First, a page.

How to Protect Yourself From Scams

Millions of Australians are online and using smart phones every day. While using computers, mobile devices and the internet is incredibly useful, it can also leave us exposed to fraudulent activity. This doesn’t mean we have to be scared to go online or use digital technology – but it does mean we need to be aware so we can protect ourselves.

Types of scams so you know what to look out for:

Romance scams

A scammer will establish a romantic relationship with their victim over the internet and via messaging apps – over a period of weeks, months or even years. They often claim to live overseas or be Australian but travelling. They then use this relationship to fraudulently ask you to send them money.

Investment scams

A scammer will offer to invest your money in a scheme or program that promises unusually high returns. After showing some fake early results, the scammer will then take your money and disappear.

Remote access scams

This is where a scammer tricks you into giving up control of your computer so that they can access it from their location. The main purpose of a remote access scam is to get you to purchase unnecessary software, but it can also expose your personal details to other scammers.

Phishing scams

This is a common type of scam when a scammer sends a fraudulent message disguised as something legitimate (such as an email from a friend or your bank). The aim of the scam is to trick the recipient into giving up personal details, which allow the scammer to access the victim’s finances or personal identity.

Common Phishing scams can include:

  • Voice call – they might claim to be from your bank, internet provider or another organisation. They may say there has been some fraudulent activity or a technical problem.

  • Text message – you could get a text on your smartphone claiming to be from the tax office, bank, insurance company or similar. They may ask you to call a number or click on a web link that could take you to a fake website or install malicious software.

  • Fake web page – they may design a web page that looks identical to the official page of a bank, internet provider, store, etc. The site will ask for your personal information which will then be stolen by the scammer.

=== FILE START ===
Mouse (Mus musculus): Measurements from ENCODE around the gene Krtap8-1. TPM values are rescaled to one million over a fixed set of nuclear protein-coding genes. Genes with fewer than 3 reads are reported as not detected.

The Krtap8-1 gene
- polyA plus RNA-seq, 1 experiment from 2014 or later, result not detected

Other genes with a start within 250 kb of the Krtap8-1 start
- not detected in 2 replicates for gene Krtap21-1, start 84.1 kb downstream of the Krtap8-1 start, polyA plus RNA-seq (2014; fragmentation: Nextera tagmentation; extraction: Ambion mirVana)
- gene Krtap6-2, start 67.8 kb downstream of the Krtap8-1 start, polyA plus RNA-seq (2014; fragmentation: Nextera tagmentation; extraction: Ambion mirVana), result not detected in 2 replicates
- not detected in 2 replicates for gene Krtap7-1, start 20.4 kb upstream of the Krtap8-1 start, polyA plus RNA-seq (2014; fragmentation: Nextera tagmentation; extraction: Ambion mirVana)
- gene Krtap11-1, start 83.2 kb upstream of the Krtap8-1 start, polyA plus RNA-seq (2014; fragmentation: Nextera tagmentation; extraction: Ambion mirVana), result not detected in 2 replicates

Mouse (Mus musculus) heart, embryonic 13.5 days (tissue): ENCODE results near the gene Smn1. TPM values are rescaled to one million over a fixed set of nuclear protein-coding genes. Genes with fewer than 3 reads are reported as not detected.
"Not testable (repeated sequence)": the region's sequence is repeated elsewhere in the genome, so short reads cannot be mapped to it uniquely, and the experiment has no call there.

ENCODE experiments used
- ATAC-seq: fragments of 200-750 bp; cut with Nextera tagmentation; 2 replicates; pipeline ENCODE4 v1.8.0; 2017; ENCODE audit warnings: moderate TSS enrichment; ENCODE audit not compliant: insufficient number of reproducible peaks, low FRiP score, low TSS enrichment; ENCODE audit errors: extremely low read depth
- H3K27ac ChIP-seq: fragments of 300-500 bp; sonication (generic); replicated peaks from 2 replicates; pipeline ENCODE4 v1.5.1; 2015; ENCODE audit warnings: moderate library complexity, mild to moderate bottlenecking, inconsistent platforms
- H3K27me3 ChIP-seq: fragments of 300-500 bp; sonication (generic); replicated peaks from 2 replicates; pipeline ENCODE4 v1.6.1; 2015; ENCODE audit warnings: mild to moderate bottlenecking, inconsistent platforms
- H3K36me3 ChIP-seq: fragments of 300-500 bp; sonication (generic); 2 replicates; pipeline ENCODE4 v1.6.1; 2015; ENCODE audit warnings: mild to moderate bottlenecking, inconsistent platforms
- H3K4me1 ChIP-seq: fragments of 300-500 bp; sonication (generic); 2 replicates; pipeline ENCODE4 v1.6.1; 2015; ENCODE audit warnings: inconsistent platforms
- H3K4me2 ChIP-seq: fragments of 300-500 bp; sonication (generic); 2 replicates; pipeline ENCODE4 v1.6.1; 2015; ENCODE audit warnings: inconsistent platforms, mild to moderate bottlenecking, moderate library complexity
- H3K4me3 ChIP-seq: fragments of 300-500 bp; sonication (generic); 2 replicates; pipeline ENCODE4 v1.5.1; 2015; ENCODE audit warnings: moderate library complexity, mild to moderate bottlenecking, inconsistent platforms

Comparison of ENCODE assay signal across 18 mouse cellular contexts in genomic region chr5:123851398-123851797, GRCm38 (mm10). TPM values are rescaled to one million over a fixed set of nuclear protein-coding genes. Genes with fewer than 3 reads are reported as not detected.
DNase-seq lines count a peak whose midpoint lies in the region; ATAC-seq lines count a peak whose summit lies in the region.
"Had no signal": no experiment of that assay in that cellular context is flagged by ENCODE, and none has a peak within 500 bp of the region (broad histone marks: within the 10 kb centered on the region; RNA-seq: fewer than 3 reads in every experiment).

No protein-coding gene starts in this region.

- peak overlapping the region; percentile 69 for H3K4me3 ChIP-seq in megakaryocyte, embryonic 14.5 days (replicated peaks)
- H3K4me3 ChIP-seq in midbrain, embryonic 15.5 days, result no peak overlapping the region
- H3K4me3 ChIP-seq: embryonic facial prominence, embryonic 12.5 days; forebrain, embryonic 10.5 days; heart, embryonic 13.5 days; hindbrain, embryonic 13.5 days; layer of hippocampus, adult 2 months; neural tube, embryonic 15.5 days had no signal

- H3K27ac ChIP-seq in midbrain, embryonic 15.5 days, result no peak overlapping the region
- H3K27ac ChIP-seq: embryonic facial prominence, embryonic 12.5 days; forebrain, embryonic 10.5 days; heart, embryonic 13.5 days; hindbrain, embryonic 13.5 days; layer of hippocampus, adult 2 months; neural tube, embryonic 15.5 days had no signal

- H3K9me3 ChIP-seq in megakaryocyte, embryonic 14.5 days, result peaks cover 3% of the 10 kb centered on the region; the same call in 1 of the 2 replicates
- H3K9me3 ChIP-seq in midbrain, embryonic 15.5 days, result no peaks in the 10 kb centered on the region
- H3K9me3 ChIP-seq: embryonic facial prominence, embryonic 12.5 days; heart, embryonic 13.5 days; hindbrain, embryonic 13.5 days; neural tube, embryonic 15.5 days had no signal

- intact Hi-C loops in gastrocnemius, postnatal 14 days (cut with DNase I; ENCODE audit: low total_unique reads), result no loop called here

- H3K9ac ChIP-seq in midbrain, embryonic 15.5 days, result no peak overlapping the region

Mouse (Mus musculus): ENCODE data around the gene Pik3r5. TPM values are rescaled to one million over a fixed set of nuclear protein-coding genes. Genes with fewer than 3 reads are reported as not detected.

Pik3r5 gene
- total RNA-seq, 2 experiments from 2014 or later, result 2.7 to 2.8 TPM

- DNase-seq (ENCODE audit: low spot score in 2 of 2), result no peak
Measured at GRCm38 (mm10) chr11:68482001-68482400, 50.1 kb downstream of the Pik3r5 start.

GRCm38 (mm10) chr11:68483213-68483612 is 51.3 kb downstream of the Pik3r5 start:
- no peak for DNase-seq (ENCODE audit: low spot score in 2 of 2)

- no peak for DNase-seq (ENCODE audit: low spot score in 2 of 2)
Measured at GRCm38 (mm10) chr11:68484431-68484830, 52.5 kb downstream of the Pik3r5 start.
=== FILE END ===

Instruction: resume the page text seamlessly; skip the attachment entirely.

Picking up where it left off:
• It can be tricky to spot a fake web page, but here’s what to look for:

    • misspelled web addresses, for example they may use instead of
    • spelling mistakes or poor grammar
    • request to call a mobile phone number
    • request to provide your log in details

  • Fake email – a scammer may design emails to look like they are from a legitimate company, friend, etc. Similar to a text message, they may ask you to call a number or clink on a web link.

    Always check the email address that it came from as this is often a huge clue that the sender is a scammer. For example, the email address may be from [email protected] instead of a legitimate Telstra email like [email protected].

  • Calendar invite – scammers send a calendar invite which gets added as an event in your calendar. On the day of the event you receive a notification that includes a link

There is also plenty of further information available on the following government websites:

If you’d like to learn more about scams please book a lesson with one of our Technology Tutors or register your interest to attend a small group class next year on this topic. You can call our friendly reception team on 3624 2110 or pop by the counter when you next visit us.

How to protect yourself against phishing scams

All phishing scams rely on inattention or natural curiosity of the victim. Always remember:

  • Never click links in unexpected emails or social media messages
  • Never tap a link in a text message on your mobile device
  • Institutions (banks, government, utilities) never ask for your password in an email or text message
  • Be suspicious of emails that have no text, just a single image instead
  • Always check the address when you visit an official website.


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